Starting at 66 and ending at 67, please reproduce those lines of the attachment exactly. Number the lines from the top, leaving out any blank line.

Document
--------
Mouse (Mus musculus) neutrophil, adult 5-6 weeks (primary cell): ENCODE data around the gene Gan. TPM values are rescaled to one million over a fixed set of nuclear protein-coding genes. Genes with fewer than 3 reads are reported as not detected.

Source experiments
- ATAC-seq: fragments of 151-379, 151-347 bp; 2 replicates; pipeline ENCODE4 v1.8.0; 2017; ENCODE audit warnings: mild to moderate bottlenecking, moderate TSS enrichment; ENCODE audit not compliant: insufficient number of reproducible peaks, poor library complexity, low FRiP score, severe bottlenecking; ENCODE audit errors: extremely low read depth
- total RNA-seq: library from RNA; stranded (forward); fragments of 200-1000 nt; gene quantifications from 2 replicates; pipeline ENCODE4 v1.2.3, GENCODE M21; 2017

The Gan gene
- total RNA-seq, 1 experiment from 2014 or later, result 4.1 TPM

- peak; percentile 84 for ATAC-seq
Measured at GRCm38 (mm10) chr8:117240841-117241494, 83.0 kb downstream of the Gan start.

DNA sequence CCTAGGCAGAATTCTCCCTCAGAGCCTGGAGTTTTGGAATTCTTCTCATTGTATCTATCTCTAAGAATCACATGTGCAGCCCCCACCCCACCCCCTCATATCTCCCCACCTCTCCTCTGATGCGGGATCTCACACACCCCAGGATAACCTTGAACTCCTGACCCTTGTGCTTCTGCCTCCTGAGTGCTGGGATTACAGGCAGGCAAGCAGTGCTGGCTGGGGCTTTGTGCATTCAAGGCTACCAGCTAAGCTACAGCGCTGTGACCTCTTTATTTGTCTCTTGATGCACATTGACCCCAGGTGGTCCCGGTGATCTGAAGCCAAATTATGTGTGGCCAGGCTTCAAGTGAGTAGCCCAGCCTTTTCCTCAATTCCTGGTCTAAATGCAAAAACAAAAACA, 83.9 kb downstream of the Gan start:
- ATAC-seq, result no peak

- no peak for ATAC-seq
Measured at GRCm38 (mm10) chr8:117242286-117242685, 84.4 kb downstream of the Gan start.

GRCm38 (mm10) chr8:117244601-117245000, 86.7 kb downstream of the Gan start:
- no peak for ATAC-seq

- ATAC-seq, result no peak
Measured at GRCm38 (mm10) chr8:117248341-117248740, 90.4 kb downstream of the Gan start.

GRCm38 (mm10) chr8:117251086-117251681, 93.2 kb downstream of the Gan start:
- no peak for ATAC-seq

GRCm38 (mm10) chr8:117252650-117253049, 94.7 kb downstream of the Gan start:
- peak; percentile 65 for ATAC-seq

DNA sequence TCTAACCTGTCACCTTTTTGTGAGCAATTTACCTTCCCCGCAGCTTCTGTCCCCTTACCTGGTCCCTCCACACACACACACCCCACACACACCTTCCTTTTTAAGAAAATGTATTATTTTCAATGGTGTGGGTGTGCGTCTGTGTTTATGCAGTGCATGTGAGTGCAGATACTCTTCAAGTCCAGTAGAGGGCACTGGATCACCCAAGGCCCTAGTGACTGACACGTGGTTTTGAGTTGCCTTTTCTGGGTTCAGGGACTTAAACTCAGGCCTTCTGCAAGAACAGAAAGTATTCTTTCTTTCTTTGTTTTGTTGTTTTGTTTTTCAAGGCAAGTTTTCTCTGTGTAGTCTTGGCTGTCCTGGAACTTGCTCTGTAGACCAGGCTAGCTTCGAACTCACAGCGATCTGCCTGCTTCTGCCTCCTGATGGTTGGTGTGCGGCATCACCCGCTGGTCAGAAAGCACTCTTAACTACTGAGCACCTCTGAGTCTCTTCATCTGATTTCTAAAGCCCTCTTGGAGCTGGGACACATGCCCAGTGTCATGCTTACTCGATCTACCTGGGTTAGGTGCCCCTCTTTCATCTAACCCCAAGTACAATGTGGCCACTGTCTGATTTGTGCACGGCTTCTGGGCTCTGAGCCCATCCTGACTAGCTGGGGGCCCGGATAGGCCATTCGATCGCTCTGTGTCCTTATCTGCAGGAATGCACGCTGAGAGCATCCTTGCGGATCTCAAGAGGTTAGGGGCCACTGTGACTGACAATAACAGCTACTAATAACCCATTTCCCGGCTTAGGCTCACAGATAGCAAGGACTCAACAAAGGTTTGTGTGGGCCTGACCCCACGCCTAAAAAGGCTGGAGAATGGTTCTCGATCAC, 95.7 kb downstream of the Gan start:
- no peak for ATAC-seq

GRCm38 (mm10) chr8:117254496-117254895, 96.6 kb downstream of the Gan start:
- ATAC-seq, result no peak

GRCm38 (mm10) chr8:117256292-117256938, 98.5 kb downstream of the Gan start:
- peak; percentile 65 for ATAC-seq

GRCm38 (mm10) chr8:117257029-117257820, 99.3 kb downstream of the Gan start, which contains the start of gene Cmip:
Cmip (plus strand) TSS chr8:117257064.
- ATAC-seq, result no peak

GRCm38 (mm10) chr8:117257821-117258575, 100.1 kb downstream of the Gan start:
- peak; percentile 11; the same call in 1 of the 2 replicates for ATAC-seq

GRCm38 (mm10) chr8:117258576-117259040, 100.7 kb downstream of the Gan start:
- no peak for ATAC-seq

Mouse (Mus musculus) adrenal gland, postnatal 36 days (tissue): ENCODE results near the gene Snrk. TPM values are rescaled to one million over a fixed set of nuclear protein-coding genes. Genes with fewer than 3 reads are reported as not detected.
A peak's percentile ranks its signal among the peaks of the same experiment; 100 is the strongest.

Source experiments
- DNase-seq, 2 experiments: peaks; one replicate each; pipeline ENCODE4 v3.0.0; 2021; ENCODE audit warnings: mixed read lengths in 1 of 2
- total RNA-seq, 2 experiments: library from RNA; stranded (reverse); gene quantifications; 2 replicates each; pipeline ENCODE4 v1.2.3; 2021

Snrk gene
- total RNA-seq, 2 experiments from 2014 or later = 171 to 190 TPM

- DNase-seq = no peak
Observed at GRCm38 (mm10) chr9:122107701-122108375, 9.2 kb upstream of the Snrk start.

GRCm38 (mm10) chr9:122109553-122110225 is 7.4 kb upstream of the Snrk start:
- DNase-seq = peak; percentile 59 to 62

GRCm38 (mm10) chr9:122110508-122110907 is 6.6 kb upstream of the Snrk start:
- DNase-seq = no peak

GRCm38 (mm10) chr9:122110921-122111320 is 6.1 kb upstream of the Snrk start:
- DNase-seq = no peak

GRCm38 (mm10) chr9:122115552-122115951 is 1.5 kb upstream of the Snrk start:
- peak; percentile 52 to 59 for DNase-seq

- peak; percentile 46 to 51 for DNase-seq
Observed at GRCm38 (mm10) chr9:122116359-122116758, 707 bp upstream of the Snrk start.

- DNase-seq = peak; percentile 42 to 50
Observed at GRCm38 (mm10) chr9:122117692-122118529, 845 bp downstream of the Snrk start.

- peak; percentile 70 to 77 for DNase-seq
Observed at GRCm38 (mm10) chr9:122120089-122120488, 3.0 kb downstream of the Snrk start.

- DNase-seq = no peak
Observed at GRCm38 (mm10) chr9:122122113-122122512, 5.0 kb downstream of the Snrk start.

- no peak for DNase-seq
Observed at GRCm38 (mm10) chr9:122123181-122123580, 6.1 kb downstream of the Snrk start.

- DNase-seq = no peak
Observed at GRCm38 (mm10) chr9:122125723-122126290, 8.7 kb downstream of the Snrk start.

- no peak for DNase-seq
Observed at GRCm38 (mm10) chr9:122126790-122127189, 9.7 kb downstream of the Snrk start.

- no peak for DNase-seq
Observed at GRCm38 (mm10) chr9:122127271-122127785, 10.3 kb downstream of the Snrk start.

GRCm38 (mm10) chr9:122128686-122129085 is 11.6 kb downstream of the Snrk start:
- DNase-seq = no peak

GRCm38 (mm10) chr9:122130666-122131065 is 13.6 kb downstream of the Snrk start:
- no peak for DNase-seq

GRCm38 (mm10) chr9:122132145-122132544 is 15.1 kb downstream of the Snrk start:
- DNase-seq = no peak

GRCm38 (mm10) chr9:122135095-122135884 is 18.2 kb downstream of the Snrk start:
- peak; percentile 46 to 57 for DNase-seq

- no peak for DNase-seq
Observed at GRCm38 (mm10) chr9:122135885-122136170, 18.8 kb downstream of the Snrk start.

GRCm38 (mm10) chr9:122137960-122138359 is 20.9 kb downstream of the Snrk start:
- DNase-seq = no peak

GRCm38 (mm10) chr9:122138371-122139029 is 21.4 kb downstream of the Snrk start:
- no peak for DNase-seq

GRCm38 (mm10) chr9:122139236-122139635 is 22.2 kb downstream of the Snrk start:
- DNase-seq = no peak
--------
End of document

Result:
Observed at GRCm38 (mm10) chr9:122127271-122127785, 10.3 kb downstream of the Snrk start.

GRCm38 (mm10) chr9:122128686-122129085 is 11.6 kb downstream of the Snrk start: